Pelosi's game runs deep
Even if Nancy Pelosi does get 218 votes for a public option with Medicare rates plus five percent, there's virtually no way any such bill gets signed into law. The Senate probably doesn't have the votes for a straight "level-playing field" trigger, much less one using Medicare rates. The White House will probably kill any such attempt themselves, as they don't want to face the combined fire of the doctors, hospitals, device manufacturers, pharmaceutical companies, and insurers, all of whom will flip out in response to the version of the public option that will cut their reimbursement rates.
This isn't a controversial take, of course. Pelosi wants the strongest possible public option in order to go into House-Senate negotiations with the strongest possible hand. In general, people have assumed that this is all about negotiating for the final public option. But it's not, really.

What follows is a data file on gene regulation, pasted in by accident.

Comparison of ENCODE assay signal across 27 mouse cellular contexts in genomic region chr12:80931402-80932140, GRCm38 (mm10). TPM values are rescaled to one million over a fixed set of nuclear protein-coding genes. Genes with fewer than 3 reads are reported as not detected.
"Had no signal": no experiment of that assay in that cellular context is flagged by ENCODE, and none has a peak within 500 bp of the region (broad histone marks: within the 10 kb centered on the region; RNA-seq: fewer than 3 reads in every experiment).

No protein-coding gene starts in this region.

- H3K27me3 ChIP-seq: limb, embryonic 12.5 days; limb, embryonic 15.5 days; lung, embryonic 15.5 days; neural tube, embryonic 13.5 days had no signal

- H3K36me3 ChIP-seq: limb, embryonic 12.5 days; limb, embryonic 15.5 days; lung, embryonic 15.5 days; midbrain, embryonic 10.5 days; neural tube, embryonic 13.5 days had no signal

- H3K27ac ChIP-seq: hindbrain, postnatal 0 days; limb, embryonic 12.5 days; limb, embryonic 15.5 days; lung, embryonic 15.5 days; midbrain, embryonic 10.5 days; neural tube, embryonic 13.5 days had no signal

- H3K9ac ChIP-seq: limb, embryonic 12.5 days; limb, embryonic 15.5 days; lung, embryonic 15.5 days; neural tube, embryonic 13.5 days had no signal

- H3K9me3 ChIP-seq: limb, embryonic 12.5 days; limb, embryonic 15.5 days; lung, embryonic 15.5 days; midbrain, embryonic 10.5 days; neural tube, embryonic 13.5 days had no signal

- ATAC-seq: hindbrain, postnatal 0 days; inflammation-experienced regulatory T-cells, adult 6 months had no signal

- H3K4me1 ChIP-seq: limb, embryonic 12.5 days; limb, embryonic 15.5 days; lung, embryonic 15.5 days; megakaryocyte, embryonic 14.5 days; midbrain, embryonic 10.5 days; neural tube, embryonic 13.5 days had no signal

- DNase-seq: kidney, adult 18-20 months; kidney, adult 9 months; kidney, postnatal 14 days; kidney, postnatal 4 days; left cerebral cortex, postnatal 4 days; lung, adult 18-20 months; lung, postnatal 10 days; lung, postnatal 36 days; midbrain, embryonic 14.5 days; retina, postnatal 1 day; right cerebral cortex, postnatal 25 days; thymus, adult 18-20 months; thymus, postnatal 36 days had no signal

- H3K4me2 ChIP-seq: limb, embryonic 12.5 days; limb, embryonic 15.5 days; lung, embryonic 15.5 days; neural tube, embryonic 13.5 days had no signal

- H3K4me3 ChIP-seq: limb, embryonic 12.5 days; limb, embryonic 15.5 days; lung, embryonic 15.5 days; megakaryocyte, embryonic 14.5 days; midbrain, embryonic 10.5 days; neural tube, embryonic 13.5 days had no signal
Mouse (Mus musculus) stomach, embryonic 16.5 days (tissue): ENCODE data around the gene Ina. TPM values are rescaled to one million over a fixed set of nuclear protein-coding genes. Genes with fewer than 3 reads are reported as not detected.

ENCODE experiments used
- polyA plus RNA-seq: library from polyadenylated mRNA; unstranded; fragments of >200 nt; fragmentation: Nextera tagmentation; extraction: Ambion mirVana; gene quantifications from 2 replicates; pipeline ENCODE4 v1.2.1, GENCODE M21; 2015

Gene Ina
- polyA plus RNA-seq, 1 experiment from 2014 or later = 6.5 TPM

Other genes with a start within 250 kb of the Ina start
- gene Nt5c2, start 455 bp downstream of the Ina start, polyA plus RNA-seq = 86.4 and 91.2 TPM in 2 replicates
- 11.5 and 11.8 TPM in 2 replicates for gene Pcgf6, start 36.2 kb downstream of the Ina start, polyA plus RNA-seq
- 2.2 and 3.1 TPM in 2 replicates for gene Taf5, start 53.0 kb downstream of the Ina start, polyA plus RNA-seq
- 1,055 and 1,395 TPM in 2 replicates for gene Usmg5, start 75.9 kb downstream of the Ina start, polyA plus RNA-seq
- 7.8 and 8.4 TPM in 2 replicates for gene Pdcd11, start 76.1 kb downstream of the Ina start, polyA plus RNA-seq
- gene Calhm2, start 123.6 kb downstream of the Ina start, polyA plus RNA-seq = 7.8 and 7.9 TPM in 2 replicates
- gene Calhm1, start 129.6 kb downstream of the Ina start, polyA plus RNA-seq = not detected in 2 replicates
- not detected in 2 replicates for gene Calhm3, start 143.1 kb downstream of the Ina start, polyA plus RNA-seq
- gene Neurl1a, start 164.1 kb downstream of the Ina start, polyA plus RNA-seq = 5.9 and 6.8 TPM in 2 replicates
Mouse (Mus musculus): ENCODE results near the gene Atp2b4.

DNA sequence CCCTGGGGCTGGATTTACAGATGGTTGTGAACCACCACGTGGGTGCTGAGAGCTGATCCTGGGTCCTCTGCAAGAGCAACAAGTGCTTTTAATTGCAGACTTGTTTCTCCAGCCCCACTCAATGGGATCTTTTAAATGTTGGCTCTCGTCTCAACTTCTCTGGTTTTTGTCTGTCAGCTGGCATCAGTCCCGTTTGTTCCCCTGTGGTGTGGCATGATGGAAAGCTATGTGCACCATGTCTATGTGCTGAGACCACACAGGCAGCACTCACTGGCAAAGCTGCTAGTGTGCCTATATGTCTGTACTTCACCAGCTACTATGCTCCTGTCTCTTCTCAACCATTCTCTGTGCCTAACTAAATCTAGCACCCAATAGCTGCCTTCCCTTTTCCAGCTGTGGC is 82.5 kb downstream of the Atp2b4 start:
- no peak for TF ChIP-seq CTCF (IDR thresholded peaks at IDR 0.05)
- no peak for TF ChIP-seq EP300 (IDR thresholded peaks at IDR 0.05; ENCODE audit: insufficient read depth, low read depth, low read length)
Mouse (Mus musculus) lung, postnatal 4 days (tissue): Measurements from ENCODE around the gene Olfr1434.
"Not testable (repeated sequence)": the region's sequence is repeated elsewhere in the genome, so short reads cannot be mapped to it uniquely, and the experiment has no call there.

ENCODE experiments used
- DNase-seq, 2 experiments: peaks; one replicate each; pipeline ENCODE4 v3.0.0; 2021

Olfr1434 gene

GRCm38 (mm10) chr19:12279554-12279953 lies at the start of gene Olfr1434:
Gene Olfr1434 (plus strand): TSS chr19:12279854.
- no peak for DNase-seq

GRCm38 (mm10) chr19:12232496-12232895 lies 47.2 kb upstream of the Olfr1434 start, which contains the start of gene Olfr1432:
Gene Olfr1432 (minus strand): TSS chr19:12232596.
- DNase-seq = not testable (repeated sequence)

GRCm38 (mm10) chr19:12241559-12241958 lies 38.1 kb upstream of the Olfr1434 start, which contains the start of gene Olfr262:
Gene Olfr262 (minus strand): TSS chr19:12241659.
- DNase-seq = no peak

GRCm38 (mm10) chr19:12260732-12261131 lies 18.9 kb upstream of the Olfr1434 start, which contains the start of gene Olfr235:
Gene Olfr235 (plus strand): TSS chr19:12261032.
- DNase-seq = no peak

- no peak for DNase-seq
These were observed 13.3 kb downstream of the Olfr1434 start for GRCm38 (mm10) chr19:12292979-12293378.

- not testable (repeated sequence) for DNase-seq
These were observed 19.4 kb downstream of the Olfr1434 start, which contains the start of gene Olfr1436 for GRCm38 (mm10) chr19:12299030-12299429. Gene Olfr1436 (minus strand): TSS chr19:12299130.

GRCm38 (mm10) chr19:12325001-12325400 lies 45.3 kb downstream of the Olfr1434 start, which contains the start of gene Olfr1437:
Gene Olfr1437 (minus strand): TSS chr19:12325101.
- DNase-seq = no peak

The part of Pelosi's approach that people haven't really picked up on is that she's paired the stronger public option with more generous subsidies and benefit packages, rather than leaving it on its own to dramatize the potential savings. There's a reason for that: If the Senate wants to weaken the public option, this gives her leverage to demand that they put money on the table to maintain the benefit levels that the strong public option made possible. In other words, the strong public option also gives her leverage to bargain for more affordability and better subsidies.
Photo credit: Brendan Hoffman/Bloomberg.
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